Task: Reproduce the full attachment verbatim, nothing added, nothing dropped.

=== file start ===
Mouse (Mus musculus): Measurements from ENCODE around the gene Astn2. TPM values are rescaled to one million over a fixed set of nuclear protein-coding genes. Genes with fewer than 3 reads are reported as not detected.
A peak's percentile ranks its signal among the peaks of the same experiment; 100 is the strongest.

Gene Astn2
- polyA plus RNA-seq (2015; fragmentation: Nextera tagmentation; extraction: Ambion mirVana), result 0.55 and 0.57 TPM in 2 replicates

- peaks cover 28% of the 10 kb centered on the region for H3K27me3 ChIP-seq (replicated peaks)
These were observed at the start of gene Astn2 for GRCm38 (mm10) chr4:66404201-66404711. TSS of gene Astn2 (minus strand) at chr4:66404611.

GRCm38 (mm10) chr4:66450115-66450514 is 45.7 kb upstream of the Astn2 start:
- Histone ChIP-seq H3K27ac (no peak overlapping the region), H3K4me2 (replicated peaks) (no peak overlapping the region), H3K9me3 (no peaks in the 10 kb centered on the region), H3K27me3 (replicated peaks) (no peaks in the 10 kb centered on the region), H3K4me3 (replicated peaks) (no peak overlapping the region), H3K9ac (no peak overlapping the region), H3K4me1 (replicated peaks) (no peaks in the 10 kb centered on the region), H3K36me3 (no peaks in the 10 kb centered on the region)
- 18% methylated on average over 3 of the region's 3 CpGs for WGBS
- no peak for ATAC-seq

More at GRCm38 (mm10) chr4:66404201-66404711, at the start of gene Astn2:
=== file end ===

Mouse (Mus musculus): Measurements from ENCODE around the gene Astn2. TPM values are rescaled to one million over a fixed set of nuclear protein-coding genes. Genes with fewer than 3 reads are reported as not detected.
A peak's percentile ranks its signal among the peaks of the same experiment; 100 is the strongest.

Gene Astn2
- polyA plus RNA-seq (2015; fragmentation: Nextera tagmentation; extraction: Ambion mirVana), result 0.55 and 0.57 TPM in 2 replicates

- peaks cover 28% of the 10 kb centered on the region for H3K27me3 ChIP-seq (replicated peaks)
These were observed at the start of gene Astn2 for GRCm38 (mm10) chr4:66404201-66404711. TSS of gene Astn2 (minus strand) at chr4:66404611.

GRCm38 (mm10) chr4:66450115-66450514 is 45.7 kb upstream of the Astn2 start:
- Histone ChIP-seq H3K27ac (no peak overlapping the region), H3K4me2 (replicated peaks) (no peak overlapping the region), H3K9me3 (no peaks in the 10 kb centered on the region), H3K27me3 (replicated peaks) (no peaks in the 10 kb centered on the region), H3K4me3 (replicated peaks) (no peak overlapping the region), H3K9ac (no peak overlapping the region), H3K4me1 (replicated peaks) (no peaks in the 10 kb centered on the region), H3K36me3 (no peaks in the 10 kb centered on the region)
- 18% methylated on average over 3 of the region's 3 CpGs for WGBS
- no peak for ATAC-seq

More at GRCm38 (mm10) chr4:66404201-66404711, at the start of gene Astn2: